But I digress; back to how it works: If you go to the trouble of physically stepping out along the circumference of a circle with dividers, you’ll discover that when 360 segments do the trick, 114 and 5/12ths of another segment will define the diameter. Of course, using al-Jabr (given to us by the Islamic mathematicians), we can quickly solve for this result using an algebraic equation to solve for an unknown.
For this purpose we’ll use half of the diameter segments – fifty seven and two and one half twelfths – to lay out the radius length on the rope. The bottom line: We find that a radius of 57 feet, 2-1/2″ produces a circumference length of 360 feet. So for every foot we swing the arc, we produce an angle of 1°.
The Romans used the square to layout the ubiquitous half-circle arc flutes along the length of their temple columns. You can too: Just set alignment pins at the start and stop points; hold the square against the pins; hold your marker at the apex of the square; and scribe away!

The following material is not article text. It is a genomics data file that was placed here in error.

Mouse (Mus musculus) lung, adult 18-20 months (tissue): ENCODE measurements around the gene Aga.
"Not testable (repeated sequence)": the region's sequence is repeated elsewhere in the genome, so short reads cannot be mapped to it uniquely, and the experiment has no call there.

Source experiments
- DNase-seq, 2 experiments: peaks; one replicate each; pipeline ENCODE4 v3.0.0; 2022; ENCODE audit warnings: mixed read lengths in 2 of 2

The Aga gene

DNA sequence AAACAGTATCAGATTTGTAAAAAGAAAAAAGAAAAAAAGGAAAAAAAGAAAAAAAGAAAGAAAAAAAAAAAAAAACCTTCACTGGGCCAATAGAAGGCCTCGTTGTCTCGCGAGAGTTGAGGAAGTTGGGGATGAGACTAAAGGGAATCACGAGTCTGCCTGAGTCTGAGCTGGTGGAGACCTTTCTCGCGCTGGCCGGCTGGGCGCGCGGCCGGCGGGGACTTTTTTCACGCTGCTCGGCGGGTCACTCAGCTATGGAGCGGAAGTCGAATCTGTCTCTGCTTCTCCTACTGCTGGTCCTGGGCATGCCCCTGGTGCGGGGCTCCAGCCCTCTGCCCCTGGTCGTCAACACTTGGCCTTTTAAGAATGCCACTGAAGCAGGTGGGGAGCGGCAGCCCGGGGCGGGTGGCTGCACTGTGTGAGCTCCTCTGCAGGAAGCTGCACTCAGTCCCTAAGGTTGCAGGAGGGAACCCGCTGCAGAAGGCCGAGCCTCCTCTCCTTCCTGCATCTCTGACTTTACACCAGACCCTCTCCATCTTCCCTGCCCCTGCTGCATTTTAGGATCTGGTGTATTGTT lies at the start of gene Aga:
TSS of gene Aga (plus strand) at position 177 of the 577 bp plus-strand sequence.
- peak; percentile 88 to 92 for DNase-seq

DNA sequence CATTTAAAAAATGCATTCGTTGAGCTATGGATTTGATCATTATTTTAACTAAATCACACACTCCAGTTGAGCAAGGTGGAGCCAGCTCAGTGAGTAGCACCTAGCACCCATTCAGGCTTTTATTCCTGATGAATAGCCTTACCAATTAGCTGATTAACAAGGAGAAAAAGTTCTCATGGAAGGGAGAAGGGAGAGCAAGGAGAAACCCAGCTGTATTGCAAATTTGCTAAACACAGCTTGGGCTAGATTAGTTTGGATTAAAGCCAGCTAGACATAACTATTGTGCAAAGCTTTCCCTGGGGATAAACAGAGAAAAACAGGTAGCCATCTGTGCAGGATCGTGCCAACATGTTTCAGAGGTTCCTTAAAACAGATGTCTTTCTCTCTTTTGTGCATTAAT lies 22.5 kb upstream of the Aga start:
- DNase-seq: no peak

This chest is a close reproduction of a traditional joiner’s tool chest. Chris designed the chest and constructed the box portion during a course he taught with us several years ago. I (Jim Tolpin) finished it by building the lid and sliding till and applying the traditional milk paint. The hand grips (traditional sailor’s beckets of rope and leather) were made and donated by Keith Mitchell – a boatbuilder currently in Vermont. (You can follow Keith on his instagram feed @shipwrightskills). The chest is signed by Chris and me on the underside of the lid.